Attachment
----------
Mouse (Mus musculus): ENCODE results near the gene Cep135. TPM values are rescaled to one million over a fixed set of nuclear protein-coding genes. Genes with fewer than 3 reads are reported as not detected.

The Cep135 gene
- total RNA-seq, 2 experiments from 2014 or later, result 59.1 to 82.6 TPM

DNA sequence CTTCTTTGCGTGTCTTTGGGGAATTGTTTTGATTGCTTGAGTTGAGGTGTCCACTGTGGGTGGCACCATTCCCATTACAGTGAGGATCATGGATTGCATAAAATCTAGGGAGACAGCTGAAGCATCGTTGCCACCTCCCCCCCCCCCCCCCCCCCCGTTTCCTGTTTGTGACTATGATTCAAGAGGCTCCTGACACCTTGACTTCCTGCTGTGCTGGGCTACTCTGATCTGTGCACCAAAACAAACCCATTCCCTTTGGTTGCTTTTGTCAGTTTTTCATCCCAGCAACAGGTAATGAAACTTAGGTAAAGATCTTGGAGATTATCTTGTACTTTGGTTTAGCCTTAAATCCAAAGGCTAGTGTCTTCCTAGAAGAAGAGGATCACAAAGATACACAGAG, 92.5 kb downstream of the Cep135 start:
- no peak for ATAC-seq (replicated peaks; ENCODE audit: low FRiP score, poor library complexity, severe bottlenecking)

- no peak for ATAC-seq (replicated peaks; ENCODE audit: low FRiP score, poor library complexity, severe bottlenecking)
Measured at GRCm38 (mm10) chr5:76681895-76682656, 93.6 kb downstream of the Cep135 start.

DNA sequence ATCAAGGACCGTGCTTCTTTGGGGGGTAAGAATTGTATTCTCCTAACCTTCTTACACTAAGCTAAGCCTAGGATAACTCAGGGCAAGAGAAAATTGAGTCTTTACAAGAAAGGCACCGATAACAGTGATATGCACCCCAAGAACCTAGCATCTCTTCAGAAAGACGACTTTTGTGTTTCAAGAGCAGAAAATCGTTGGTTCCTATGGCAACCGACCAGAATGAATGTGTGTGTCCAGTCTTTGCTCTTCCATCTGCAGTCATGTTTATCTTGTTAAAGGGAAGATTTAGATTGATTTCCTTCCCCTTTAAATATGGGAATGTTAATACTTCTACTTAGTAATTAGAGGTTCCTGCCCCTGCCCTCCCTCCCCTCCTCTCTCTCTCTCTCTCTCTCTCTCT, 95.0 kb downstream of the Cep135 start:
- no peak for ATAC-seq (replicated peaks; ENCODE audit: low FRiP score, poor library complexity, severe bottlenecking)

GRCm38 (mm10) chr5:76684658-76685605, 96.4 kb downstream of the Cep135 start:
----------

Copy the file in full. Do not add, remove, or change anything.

Mouse (Mus musculus): ENCODE results near the gene Cep135. TPM values are rescaled to one million over a fixed set of nuclear protein-coding genes. Genes with fewer than 3 reads are reported as not detected.

The Cep135 gene
- total RNA-seq, 2 experiments from 2014 or later, result 59.1 to 82.6 TPM

DNA sequence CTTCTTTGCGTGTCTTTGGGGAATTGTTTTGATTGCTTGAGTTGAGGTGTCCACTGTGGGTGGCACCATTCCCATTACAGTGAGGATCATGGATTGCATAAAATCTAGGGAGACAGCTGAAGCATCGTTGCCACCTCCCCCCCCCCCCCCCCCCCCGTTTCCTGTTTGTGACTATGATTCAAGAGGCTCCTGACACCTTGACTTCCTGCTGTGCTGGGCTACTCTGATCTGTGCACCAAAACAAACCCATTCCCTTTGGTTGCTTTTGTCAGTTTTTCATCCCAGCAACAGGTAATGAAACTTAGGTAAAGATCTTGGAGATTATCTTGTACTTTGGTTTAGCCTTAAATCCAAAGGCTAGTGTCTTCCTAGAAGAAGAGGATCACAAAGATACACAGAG, 92.5 kb downstream of the Cep135 start:
- no peak for ATAC-seq (replicated peaks; ENCODE audit: low FRiP score, poor library complexity, severe bottlenecking)

- no peak for ATAC-seq (replicated peaks; ENCODE audit: low FRiP score, poor library complexity, severe bottlenecking)
Measured at GRCm38 (mm10) chr5:76681895-76682656, 93.6 kb downstream of the Cep135 start.

DNA sequence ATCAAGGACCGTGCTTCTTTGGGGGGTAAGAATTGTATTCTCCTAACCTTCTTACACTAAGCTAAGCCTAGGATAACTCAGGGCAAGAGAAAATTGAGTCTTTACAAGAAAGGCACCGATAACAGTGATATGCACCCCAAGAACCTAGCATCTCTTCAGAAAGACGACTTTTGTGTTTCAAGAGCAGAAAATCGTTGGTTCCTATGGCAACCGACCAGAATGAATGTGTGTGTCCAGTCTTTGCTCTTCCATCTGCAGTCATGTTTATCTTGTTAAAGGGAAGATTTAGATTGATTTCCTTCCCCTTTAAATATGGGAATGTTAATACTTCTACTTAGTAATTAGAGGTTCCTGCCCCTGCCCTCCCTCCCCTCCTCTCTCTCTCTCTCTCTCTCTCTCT, 95.0 kb downstream of the Cep135 start:
- no peak for ATAC-seq (replicated peaks; ENCODE audit: low FRiP score, poor library complexity, severe bottlenecking)

GRCm38 (mm10) chr5:76684658-76685605, 96.4 kb downstream of the Cep135 start: